Research into the optimal preconception diet and societal barriers to fertility are among the key priorities for future reproductive health studies, according to a highly experienced multidisciplinary team of health thinkers assembled by the University of Adelaide’s Robinson Research Institute.
In a new paper published in the journal Nutrients, University of Adelaide’s NHMRC Principal Research Fellow, Professor Ray Rodgers, convened a group of dozens of clinicians, health practitioners, researchers and government representatives in an effort to assess current fertility research, and identify questions and additional information needed by those working in the field of reproductive health.
“Optimising preconception care is recognised as a critical health priority with regards to improving fertility and maternal obstetric outcomes, and fetal, infant and potentially adult health,” says Professor Rodgers.
“A team of 33 of the best minds in reproductive health got together to discuss areas of fertility and conception that require more research attention in the future.
“The multidisciplinary team identified topics that fell into three categories: lifestyle-related, societal and biological factors.
“The lifestyle factors included nutrition and diet, exercise, obesity and shift work; the societal factors included cultural and ethical issues, social disadvantage, government and educational policies; and biological factors refer to the physical states of individuals that influence fertility outcomes, which are predominately written about in academic papers and not readily accessible to the general public,” he says.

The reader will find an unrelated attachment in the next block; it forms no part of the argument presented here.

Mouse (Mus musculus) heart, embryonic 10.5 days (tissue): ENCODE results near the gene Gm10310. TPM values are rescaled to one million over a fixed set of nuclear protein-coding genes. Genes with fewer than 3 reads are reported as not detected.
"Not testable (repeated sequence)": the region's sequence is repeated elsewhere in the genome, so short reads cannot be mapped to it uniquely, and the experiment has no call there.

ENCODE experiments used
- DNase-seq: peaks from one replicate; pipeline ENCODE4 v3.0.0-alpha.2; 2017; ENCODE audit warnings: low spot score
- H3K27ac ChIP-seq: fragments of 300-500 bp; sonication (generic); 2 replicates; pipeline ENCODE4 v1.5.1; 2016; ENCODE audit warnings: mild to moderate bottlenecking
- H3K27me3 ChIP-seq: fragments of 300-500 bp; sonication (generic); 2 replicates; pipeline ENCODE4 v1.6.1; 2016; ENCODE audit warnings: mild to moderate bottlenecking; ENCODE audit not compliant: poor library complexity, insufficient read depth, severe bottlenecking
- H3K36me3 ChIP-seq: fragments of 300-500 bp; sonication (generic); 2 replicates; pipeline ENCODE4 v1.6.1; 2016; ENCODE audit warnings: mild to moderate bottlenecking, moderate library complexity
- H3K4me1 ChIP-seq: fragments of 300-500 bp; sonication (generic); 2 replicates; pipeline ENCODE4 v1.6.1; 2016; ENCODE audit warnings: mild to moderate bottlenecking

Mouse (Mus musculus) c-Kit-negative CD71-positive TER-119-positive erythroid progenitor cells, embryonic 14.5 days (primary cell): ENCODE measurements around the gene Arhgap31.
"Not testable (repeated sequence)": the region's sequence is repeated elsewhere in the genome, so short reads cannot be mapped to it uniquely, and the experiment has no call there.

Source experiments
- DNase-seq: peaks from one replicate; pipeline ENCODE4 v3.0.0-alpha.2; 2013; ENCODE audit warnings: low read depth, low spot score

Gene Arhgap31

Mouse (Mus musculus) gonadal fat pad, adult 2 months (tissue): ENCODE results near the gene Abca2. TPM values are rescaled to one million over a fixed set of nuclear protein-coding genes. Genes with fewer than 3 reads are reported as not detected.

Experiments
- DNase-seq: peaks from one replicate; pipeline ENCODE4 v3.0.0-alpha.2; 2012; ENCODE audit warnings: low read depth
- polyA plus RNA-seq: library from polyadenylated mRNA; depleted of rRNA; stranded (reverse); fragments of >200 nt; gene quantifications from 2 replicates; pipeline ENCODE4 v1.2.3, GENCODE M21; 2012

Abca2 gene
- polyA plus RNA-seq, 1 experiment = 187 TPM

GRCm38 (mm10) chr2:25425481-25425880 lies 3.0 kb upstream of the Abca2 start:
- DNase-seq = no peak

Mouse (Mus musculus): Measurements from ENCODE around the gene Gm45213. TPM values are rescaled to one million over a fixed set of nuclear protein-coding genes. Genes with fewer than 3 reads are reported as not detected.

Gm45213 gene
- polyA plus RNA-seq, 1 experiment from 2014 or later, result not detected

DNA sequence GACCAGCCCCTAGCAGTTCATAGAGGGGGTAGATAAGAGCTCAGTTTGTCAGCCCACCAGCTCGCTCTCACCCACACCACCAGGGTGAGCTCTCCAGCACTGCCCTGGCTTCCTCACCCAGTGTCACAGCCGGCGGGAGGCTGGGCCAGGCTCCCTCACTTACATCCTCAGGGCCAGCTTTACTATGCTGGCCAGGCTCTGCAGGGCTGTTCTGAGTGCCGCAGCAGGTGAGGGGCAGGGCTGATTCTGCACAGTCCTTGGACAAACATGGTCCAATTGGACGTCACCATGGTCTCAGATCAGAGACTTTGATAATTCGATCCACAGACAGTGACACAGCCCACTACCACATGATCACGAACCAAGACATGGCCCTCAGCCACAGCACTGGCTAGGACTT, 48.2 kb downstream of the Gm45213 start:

Professor Rodgers says of the identified factors, issues surrounding the optimal preconception diet and societal barriers were highlighted as particularly important.
“There is an increasing body of research examining the effect of preconception nutrition on fertility, pregnancy and child outcomes,” says Professor Rodgers.
“Factors including lower dietary glycaemic load, lower animal protein, improved fatty acid profile (decreased trans or saturated fats and increased omega-3 intake) and greater adherence to a Mediterranean-type dietary pattern were associated with a lower risk of conception issues. However, there are still many gaps in our understanding of how maternal diet impacts the development of a child.
“Lack of access to medical care, high rates of infection, psychosocial stress, poor housing and substance abuse, are issues that can impact the fertility of women of low socioeconomic status, and those living in remote areas,” he says. “It was also identified that such women needed to be better represented in reproduction research.”
Robinson Research Institute Director, Professor Sarah Robertson, says the valuable information gathered by the multidisciplinary team will help inform collaborations and research endeavours for the Institute.
“This workshop was a highly valuable exercise as we now have a clear framework which will influence how we allocate research resources in 2016,” says Professor Robertson.
“It also identified many opportunities for the University of Adelaide’s Robinson Research Institute to forge new partnerships with like-minded organisations and groups of professionals,” she says.